「關鍵棲息地的劃定案明確確定了需要保護的領域，這些區域可讓北極熊在迅速融化的北極生存下來。然而，除非內政部開始認真對待其命令，實際保護北極熊的重要棲息地，要不然，我們編寫的將是這些物種的訃聞，而不是復育計劃。」，生物多樣性中心(Center for Biological Diversity) 資深顧問卡明斯(Brendan Cummings)說。
2010年11月23日向聯邦法規資料庫(Federal Register)提交含有確定規則(final rule)的最終劃地案，其劃地範圍包括3種地區：島嶼屏障棲息地、海冰棲地和陸上洞穴棲息地。
約有96%的面積劃為關鍵棲息地是屬於海冰棲息地。 海冰棲息地位於大陸棚上，包括由從海岸往海外200英里的美國專屬經濟區(U.S. Exclusive Economic Zone)邊緣往外延伸的冰層，這些冰層高過水面984英尺深。
1. 根據綜合自然資源管理計劃(Integrated Natural Resource Management Plans)，有5個美國空軍雷達站可以不受確定規則的規範，此計劃中包含保護北極熊的棲息地若發生在設施範圍內或是鄰近這些設施時的處理方法。
The U.S. Fish and Wildlife Service has designated more than 187,000 square miles of on-shore barrier islands, denning areas and offshore sea-ice as critical habitat for the threatened polar bear under the Endangered Species Act.
The designation identifies geographic areas containing features considered essential for the conservation of the bear that require special management or protection.
"This critical habitat designation enables us to work with federal partners to ensure their actions within its boundaries do not harm polar bear populations," said Tom Strickland, assistant secretary for fish and wildlife and parks. "Nevertheless, the greatest threat to the polar bear is the melting of its sea ice habitat caused by human-induced climate change. We will continue to work toward comprehensive strategies for the long-term survival of this iconic species."
"The critical habitat designation clearly identifies the areas that need to be protected if the polar bear is to survive in a rapidly melting Arctic," said Brendan Cummings, senior counsel with the Center for Biological Diversity. "However, unless the Interior Department starts to take seriously its mandate to actually protect the polar bear's critical habitat, we will be writing the species' obituary rather than its recovery plan."
Federal agencies are prohibited from taking any actions that may harm or damage critical habitat. Species that have critical habitat designated are more than twice as likely to be recovering, and less than half as likely to be declining, as those without it, say conservationists.
The designation of critical habitat does not affect land ownership or establish a refuge, wilderness, reserve, preserve, or other conservation area. It does not allow government or the public access to private lands. A critical habitat designation does not affect private lands unless federal funds, permits, or activities are involved.
The final designation, contained in a final rule that was submitted on November 23, 2010 to the Federal Register, encompasses three areas or units: barrier island habitat, sea ice habitat and terrestrial denning habitat.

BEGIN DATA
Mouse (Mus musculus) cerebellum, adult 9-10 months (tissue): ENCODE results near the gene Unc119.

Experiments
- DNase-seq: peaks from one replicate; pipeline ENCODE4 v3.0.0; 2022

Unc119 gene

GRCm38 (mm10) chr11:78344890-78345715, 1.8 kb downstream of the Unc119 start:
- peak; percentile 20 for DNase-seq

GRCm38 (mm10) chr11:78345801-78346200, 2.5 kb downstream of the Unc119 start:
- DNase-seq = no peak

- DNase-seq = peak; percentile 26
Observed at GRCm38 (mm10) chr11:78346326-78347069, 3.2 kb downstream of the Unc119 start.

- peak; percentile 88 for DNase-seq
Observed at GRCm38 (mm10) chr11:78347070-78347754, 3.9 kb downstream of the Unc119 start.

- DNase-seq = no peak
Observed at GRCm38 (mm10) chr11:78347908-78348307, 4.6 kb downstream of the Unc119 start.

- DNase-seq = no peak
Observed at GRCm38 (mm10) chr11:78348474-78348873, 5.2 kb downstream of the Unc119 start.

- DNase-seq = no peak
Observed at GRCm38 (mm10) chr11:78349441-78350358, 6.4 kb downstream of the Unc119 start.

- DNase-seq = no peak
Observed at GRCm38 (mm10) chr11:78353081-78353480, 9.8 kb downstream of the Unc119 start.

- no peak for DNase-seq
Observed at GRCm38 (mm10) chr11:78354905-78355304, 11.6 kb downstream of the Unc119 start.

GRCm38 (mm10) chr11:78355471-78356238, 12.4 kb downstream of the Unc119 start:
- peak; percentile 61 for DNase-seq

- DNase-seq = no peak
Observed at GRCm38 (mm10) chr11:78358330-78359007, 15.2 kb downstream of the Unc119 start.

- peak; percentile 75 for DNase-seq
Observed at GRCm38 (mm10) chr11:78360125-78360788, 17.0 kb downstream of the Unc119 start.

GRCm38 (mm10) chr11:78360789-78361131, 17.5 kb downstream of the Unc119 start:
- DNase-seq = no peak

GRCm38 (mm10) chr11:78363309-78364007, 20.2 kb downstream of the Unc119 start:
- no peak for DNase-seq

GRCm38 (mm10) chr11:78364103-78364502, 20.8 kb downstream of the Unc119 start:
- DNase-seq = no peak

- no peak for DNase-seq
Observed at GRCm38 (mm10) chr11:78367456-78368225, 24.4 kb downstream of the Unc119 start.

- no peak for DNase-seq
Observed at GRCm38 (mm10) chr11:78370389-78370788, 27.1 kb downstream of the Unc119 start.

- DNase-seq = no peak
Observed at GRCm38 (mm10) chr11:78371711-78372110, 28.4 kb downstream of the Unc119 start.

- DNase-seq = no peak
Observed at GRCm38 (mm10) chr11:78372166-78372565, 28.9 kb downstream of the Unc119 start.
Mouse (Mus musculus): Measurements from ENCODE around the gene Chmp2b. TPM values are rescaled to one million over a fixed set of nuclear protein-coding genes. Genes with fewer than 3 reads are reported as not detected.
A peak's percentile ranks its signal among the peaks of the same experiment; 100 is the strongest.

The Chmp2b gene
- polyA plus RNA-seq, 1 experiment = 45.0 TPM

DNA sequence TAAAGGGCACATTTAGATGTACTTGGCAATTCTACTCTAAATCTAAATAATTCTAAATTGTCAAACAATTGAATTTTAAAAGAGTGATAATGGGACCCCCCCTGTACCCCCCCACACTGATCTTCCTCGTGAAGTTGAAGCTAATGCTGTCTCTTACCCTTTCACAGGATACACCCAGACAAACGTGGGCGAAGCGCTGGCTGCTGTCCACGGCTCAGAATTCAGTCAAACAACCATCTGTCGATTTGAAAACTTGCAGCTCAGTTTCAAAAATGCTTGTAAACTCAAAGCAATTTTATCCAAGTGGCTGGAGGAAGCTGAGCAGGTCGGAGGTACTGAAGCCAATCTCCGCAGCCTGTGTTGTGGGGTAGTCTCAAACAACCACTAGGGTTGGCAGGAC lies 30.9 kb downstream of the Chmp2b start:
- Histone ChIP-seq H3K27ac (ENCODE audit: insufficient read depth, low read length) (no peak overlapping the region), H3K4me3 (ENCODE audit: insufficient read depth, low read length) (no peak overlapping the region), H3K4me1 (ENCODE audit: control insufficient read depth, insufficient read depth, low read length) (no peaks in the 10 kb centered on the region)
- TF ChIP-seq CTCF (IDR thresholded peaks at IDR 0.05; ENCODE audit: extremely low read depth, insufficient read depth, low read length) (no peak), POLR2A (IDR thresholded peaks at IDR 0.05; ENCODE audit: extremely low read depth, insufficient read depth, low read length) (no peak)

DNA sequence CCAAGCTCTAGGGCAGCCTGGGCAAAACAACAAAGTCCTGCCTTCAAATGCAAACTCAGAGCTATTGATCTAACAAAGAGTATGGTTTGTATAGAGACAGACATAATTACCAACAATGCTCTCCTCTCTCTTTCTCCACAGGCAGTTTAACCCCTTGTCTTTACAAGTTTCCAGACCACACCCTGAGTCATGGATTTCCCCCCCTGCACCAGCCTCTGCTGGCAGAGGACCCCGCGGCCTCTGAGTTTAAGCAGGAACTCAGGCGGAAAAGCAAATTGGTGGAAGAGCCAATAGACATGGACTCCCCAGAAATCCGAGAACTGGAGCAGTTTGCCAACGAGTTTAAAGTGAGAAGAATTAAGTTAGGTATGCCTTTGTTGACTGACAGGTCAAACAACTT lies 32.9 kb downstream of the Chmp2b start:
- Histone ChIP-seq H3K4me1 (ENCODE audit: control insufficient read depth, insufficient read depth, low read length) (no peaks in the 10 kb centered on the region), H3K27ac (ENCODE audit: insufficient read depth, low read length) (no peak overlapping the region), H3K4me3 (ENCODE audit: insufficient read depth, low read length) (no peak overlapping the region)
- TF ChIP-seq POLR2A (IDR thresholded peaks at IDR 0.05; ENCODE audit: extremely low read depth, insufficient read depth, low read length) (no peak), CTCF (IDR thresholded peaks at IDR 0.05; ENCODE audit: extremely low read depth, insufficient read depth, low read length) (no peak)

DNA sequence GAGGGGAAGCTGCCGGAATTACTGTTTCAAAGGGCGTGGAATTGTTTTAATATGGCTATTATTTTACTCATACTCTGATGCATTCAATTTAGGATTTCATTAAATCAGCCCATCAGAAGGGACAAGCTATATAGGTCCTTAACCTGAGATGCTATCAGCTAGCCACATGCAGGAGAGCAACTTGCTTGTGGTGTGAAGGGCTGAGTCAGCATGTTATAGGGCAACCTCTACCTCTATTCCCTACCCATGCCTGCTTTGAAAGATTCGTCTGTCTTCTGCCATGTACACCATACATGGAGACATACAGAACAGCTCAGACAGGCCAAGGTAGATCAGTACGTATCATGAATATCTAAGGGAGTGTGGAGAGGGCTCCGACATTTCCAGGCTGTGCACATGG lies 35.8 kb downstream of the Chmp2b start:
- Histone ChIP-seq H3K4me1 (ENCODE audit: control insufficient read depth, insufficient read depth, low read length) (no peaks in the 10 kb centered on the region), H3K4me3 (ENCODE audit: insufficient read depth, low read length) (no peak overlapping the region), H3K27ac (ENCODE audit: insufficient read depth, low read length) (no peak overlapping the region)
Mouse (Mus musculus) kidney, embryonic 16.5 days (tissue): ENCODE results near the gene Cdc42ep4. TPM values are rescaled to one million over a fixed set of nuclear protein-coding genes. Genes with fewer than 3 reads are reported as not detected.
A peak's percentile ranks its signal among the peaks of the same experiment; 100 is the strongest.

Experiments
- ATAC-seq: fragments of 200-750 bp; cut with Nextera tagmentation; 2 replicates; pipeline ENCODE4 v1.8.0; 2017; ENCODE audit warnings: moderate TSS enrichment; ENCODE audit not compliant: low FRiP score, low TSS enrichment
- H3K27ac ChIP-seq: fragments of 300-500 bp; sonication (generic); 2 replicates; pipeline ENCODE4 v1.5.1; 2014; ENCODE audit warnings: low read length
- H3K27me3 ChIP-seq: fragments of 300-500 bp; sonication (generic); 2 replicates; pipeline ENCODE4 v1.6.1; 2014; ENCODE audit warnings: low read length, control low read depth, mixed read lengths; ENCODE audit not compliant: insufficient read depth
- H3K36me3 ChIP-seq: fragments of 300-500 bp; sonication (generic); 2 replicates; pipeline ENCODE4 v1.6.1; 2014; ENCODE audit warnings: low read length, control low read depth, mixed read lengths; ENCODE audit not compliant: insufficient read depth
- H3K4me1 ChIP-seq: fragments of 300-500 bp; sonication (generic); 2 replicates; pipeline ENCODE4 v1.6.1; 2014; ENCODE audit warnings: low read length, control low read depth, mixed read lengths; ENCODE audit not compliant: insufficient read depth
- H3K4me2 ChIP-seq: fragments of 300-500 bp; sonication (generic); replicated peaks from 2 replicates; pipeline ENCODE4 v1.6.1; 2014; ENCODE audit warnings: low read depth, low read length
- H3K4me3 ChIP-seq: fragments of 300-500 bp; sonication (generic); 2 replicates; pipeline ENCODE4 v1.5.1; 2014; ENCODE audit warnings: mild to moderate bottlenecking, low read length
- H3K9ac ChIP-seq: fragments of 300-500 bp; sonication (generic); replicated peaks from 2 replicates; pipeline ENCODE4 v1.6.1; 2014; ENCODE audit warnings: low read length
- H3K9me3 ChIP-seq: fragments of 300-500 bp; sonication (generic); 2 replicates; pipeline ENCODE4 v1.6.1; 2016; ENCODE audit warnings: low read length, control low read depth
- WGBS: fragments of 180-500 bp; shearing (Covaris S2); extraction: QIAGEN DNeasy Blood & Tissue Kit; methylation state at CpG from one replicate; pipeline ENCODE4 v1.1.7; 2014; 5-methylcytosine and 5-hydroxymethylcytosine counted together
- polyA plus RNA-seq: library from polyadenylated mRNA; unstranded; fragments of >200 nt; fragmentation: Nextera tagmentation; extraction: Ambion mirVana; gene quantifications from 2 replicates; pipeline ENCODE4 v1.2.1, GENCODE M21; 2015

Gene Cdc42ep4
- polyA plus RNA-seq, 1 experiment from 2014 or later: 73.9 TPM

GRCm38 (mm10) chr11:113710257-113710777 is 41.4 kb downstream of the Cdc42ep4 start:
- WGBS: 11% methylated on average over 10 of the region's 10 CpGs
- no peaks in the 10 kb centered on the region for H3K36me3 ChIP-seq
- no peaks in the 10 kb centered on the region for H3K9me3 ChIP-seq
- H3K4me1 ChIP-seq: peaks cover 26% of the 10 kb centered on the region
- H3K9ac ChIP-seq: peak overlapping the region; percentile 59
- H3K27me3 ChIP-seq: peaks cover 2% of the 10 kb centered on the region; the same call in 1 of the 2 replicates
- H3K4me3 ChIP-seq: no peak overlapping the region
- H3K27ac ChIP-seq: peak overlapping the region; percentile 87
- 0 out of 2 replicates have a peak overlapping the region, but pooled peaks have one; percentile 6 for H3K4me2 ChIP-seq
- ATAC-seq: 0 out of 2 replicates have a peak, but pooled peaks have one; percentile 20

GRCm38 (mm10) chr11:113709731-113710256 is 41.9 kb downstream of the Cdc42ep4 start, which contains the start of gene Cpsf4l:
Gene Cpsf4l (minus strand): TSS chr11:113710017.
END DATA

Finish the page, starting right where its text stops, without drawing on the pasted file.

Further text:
Barrier island habitat includes coastal barrier islands and spits along Alaska's coast, and is used for denning, refuge from human disturbances, access to maternal dens and feeding habitat and travel along the coast.
About 96 percent of the area designated as critical habitat is sea ice habitat. Sea ice habitat is located over the continental shelf, and includes ice over water up to 984 feet in depth extending to the outer limits of the U.S. Exclusive Economic Zone, 200 miles from shore.
Terrestrial denning habitat includes lands within 20 miles of the northern coast of Alaska between the Canadian border and the Kavik River and within five miles between the Kavik River and Barrow, Alaska.
On October 29, 2009, the Service proposed to designate 200,541 square miles as critical habitat for the polar bear. The final rule reduces this designation to 187,157 square miles, a reduction due mostly to corrections designed to accurately reflect the U.S. boundary for proposed sea ice habitat.
In addition, the critical habitat designated in the final rule differs from that originally proposed in several ways.
‧five U.S. Air Force (USAF) Radar Sites are exempt from the final rule based on their Integrated Natural Resource Management Plans, which include measures to protect polar bears occurring in habitats within or adjacent to these facilities
‧the Native communities of Barrow and Kaktovik were excluded from the final designation
‧all existing manmade structures, regardless of land ownership status, are not included in the final critical habitat designation
The polar bear was protected under the Endangered Species Act as threatened, range-wide, on May 15, 2008, due to loss of sea ice habitat caused by climate change. Other threats evaluated at that time included impacts from activities such as oil and gas operations, subsistence harvest, shipping, and tourism. No other impacts were considered as significant in the decline, but minimizing effects from these activities could become increasingly important for polar bears as their numbers decline.